Although French public opinion toward women as a whole tended to consider them as wives and mothers, many French women had different ideas and were actively involved in all parts of the Revolution. Regardless of public opinion, women made many important strides to demonstrate their independence during this time of political change.
Women fared differently during different phases of the French Revolution and not all women participated in the same way or had anywhere near the same views of the Revolution itself. This was particularly true of aristocrats like Marie Antoinette, who was famously executed along with her husband, King Louis, during the Revolution. Many women attempted to participate in revolutionary activities, although this was met with mixed success. In a successful group of political action by women, a large group of angry women gathered for the March to Versailles, an early event in the Revolution that was brought about by bread shortages causing hunger and hardship for ordinary citizens. The March happened soon after the fall of the Bastille in 1789, and the female protestors were eventually joined by a group of men outside the palace.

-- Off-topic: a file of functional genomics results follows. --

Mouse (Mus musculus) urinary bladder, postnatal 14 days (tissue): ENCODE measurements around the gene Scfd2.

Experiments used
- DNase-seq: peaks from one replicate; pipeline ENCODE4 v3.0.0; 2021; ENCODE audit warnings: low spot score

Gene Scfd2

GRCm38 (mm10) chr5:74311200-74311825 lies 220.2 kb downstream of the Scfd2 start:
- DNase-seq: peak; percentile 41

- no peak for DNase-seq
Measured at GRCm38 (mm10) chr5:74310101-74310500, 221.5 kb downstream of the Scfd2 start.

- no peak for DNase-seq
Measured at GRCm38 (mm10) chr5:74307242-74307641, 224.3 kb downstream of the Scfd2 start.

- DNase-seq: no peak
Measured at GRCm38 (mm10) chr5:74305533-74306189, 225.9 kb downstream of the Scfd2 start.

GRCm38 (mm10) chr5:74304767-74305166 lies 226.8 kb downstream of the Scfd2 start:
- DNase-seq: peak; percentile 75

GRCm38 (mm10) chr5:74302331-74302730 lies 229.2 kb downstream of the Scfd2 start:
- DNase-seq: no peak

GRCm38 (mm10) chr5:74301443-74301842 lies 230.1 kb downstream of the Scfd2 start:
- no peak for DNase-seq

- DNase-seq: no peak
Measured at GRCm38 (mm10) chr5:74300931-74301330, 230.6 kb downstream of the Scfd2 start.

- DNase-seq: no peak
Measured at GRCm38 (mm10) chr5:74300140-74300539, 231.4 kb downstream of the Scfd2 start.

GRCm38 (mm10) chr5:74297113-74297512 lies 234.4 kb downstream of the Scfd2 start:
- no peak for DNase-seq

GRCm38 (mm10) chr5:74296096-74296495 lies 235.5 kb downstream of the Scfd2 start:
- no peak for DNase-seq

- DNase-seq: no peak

The Revolution itself inspired great social change in France, leading women to call for increased social justice. One such woman was Olympe de Gouges, who published the "Declaration of the Rights of Woman and the Female Citizen" in 1791 as a counterpart to the famous revolutionary document that focused specifically on the rights of men. De Gouges is a symbol not only for France's growing feminism, but also for the Revolutionary opposition to changing gender roles. The Jacobin Club, one of the most influential political groups during the Revolution, executed de Gouges in 1793 and outlawed female political clubs on the grounds that women belonged in the private sphere of family rather than in the world of politics.